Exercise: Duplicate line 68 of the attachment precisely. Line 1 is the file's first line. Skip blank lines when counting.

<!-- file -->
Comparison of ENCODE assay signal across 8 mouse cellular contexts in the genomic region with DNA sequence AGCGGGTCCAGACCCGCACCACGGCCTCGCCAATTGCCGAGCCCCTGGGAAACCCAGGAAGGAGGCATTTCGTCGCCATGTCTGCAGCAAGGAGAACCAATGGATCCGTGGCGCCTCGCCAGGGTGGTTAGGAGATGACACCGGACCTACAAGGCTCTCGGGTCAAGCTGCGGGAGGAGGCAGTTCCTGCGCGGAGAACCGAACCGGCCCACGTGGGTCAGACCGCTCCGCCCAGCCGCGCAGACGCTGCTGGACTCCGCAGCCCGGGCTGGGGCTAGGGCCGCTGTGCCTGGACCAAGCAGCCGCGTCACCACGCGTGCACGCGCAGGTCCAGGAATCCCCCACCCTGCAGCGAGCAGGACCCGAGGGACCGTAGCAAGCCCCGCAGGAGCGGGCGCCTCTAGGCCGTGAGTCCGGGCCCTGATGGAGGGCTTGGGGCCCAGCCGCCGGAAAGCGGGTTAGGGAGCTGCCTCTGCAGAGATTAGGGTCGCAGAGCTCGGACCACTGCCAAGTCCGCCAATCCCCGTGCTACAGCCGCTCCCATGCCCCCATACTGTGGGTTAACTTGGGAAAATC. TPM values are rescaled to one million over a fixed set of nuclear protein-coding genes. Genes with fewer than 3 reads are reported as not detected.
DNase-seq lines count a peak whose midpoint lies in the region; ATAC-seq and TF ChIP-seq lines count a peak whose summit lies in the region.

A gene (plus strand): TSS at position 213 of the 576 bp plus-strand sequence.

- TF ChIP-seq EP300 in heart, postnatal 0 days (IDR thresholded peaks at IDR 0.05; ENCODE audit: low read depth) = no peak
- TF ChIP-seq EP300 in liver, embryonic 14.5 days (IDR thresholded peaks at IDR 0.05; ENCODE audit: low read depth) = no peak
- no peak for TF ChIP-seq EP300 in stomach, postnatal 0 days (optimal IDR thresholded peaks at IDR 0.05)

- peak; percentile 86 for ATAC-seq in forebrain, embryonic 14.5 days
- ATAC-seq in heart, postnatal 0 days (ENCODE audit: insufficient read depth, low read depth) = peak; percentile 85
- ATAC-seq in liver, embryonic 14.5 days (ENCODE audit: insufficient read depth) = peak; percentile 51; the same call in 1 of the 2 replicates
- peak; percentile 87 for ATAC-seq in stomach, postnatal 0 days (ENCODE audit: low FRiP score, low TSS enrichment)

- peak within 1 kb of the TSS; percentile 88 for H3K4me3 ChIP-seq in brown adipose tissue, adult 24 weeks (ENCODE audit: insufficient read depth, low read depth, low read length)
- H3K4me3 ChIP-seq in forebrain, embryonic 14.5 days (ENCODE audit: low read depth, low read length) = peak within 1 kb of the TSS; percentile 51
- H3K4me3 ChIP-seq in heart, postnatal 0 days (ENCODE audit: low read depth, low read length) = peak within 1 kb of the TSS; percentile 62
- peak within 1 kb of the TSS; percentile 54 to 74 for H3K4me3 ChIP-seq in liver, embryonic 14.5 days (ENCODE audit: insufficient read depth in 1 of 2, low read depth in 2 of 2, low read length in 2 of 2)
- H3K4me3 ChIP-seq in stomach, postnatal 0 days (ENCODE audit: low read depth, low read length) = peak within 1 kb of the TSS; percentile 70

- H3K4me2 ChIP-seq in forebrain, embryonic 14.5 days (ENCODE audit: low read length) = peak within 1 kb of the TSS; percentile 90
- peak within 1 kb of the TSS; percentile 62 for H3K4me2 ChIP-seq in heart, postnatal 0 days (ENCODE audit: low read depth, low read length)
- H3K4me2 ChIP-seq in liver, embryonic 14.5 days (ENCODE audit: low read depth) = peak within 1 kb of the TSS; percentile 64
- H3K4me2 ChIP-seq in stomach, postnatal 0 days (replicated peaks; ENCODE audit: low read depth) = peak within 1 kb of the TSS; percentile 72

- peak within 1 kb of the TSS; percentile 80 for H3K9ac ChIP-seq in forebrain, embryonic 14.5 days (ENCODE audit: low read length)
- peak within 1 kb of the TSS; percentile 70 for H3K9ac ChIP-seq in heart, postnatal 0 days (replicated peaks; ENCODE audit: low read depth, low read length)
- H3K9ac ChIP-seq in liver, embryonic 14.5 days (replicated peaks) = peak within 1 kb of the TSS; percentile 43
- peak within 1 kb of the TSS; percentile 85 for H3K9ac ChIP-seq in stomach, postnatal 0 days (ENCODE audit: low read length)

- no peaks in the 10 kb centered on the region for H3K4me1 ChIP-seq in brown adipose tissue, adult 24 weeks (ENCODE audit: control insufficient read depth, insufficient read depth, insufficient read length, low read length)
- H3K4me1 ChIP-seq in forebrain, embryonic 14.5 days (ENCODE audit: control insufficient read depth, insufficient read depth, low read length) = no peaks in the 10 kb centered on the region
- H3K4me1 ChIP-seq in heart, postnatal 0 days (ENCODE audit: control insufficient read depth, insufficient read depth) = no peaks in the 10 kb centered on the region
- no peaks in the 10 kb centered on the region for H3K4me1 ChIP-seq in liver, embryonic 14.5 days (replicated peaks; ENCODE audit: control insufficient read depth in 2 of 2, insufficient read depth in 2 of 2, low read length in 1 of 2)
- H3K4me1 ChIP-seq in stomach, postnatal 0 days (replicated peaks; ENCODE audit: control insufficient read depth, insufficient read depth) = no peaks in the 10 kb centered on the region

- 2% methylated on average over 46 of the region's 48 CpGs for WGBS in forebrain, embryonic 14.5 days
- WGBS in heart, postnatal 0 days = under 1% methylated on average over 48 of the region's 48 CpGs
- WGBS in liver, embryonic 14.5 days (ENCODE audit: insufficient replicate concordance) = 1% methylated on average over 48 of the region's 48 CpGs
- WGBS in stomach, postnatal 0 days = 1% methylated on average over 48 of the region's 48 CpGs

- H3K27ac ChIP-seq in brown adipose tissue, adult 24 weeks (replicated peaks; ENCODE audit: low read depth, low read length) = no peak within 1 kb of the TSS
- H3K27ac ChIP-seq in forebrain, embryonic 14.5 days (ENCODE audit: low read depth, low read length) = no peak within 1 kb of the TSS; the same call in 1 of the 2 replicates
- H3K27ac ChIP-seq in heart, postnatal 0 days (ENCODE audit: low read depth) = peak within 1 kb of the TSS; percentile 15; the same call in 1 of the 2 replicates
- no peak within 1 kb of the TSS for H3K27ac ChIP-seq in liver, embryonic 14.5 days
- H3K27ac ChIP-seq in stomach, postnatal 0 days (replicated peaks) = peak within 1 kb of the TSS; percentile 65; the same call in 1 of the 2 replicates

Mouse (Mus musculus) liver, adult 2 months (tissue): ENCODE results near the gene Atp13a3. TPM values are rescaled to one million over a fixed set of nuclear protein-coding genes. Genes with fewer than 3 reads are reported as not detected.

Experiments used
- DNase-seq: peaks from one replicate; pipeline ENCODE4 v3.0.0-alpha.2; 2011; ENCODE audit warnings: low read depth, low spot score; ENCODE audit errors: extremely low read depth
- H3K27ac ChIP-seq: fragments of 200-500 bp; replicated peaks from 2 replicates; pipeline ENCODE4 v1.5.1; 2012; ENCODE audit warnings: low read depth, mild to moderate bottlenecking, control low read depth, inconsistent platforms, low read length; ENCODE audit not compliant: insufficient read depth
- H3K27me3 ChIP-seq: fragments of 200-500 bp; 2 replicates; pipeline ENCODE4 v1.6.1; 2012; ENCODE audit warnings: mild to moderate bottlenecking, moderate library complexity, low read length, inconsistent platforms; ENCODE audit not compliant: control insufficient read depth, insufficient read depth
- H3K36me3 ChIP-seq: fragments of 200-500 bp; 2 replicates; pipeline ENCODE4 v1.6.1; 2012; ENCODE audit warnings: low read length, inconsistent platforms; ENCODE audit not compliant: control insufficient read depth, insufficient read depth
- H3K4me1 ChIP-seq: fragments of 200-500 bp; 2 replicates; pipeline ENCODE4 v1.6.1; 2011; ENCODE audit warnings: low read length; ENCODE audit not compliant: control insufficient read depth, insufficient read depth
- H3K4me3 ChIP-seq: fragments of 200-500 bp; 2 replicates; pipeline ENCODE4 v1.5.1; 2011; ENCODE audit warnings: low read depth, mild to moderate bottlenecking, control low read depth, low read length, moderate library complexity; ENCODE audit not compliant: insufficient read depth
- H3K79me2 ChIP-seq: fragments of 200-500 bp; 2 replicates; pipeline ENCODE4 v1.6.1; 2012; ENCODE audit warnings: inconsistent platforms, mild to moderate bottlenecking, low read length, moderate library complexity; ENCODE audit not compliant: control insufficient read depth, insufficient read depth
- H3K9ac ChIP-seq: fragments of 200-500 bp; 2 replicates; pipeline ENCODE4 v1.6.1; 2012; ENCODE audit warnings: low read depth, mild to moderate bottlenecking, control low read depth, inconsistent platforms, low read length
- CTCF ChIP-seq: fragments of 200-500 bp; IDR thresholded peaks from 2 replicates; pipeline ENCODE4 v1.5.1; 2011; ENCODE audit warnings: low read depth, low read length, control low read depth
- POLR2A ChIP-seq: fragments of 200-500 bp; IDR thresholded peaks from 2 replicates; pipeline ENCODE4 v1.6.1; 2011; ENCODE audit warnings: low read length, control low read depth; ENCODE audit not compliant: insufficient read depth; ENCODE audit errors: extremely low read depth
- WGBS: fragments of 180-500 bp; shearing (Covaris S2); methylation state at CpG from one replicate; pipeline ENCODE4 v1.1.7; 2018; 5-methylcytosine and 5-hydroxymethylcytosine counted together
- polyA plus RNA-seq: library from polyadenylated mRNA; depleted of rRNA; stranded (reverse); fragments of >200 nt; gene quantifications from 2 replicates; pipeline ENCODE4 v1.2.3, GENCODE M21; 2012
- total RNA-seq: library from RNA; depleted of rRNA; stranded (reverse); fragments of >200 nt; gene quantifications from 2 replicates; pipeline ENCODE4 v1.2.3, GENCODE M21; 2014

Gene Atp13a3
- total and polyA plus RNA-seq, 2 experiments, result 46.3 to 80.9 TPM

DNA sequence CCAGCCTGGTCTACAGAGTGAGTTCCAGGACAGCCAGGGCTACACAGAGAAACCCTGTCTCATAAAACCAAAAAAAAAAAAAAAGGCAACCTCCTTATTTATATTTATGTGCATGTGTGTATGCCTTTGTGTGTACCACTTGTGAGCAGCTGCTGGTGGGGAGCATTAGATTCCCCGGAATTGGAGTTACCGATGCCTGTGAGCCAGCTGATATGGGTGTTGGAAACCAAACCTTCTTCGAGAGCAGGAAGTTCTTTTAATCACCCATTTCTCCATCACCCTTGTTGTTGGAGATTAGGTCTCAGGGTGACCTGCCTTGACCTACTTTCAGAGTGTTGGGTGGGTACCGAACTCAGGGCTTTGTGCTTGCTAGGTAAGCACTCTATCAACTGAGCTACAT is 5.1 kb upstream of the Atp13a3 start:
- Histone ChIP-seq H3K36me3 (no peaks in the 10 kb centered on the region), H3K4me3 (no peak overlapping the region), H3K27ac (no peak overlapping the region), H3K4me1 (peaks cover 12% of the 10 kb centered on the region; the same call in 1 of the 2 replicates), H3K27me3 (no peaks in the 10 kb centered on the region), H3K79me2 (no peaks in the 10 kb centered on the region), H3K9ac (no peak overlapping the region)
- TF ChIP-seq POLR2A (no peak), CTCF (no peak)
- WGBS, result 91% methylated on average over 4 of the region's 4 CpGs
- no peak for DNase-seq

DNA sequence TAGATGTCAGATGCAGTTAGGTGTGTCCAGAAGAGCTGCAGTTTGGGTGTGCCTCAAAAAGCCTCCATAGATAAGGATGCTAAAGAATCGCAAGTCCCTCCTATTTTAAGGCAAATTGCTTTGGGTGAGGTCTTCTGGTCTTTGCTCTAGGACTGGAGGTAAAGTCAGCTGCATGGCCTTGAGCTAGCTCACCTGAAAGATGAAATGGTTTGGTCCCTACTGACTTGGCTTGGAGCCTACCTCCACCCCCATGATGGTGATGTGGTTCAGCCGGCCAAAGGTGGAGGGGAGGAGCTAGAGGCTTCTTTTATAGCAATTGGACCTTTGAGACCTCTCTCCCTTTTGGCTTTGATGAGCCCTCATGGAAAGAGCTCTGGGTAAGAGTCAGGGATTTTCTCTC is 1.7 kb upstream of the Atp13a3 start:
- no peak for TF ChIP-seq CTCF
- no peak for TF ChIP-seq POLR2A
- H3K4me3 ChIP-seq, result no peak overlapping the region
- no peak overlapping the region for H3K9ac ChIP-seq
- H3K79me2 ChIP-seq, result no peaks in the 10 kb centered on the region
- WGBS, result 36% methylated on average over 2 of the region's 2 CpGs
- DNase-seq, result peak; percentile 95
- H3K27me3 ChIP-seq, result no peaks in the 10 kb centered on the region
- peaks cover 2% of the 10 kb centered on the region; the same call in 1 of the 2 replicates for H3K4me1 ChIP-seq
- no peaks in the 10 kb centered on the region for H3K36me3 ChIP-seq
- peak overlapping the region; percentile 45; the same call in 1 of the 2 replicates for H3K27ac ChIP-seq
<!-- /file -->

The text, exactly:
- H3K27me3 ChIP-seq, result no peaks in the 10 kb centered on the region